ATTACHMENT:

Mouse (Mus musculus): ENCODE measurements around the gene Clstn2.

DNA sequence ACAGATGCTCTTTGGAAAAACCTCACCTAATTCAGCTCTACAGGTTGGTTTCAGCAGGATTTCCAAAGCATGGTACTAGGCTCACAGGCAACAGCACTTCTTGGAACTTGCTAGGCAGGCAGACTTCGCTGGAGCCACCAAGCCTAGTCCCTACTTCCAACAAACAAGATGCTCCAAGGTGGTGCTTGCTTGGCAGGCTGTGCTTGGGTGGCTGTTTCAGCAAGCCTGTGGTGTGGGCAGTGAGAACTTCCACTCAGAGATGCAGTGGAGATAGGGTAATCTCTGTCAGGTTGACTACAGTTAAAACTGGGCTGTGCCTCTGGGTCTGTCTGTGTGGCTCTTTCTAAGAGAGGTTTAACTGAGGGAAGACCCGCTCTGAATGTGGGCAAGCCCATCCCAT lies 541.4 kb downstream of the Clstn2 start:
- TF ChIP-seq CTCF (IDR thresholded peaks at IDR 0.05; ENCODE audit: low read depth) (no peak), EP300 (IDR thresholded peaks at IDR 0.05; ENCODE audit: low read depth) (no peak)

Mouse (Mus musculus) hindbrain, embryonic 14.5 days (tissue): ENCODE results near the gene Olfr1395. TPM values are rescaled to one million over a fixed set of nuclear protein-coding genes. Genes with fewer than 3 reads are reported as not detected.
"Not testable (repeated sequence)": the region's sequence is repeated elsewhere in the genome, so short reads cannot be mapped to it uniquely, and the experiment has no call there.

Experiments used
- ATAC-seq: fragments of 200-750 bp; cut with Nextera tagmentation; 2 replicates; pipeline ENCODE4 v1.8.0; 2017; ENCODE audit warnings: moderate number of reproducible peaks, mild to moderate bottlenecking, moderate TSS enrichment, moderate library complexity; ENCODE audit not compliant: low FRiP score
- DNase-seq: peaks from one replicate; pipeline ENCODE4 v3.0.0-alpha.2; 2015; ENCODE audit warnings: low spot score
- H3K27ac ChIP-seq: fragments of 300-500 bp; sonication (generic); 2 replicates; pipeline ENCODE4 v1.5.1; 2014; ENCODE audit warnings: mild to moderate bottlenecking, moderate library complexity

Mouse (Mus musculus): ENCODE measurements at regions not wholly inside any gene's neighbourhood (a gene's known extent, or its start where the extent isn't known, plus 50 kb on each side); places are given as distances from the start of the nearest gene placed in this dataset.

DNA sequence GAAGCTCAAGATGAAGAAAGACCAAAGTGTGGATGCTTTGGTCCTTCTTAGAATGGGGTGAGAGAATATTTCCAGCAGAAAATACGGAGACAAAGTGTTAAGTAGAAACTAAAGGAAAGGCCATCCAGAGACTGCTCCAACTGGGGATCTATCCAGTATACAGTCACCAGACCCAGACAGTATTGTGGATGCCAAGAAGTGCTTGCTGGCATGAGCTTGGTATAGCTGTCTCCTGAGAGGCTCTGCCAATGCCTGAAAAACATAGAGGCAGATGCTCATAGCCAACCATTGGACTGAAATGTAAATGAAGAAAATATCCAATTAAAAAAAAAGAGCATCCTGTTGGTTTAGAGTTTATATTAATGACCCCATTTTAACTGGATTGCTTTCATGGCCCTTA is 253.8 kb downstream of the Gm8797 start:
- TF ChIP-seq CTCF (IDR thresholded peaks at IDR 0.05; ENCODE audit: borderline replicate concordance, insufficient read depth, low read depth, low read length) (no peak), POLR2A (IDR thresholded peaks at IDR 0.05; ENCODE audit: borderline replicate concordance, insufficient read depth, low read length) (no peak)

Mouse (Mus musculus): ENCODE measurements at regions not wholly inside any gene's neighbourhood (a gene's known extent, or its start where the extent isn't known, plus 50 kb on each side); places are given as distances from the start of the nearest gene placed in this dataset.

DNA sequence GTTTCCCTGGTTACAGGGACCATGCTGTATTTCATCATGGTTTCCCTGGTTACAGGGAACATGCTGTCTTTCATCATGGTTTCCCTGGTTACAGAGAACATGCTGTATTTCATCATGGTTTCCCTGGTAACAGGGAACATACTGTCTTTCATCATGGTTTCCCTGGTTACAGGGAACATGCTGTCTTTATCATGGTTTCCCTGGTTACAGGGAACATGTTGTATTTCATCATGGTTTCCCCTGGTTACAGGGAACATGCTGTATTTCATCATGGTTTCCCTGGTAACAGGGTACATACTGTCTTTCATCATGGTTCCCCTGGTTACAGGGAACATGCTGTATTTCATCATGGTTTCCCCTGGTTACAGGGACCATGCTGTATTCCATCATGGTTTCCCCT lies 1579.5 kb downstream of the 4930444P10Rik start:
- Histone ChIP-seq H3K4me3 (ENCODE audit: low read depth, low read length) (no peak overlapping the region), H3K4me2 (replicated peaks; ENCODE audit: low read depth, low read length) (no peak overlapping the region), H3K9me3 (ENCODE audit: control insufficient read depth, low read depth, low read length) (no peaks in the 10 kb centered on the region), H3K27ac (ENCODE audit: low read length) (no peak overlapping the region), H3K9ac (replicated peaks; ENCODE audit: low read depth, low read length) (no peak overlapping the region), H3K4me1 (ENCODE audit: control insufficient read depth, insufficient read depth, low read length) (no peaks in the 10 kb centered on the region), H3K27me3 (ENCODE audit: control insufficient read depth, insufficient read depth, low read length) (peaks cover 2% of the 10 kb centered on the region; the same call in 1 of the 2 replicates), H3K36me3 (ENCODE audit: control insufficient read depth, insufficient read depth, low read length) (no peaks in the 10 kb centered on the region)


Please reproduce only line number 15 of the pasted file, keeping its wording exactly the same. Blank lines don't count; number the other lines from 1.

- Histone ChIP-seq H3K4me3 (ENCODE audit: low read depth, low read length) (no peak overlapping the region), H3K4me2 (replicated peaks; ENCODE audit: low read depth, low read length) (no peak overlapping the region), H3K9me3 (ENCODE audit: control insufficient read depth, low read depth, low read length) (no peaks in the 10 kb centered on the region), H3K27ac (ENCODE audit: low read length) (no peak overlapping the region), H3K9ac (replicated peaks; ENCODE audit: low read depth, low read length) (no peak overlapping the region), H3K4me1 (ENCODE audit: control insufficient read depth, insufficient read depth, low read length) (no peaks in the 10 kb centered on the region), H3K27me3 (ENCODE audit: control insufficient read depth, insufficient read depth, low read length) (peaks cover 2% of the 10 kb centered on the region; the same call in 1 of the 2 replicates), H3K36me3 (ENCODE audit: control insufficient read depth, insufficient read depth, low read length) (no peaks in the 10 kb centered on the region)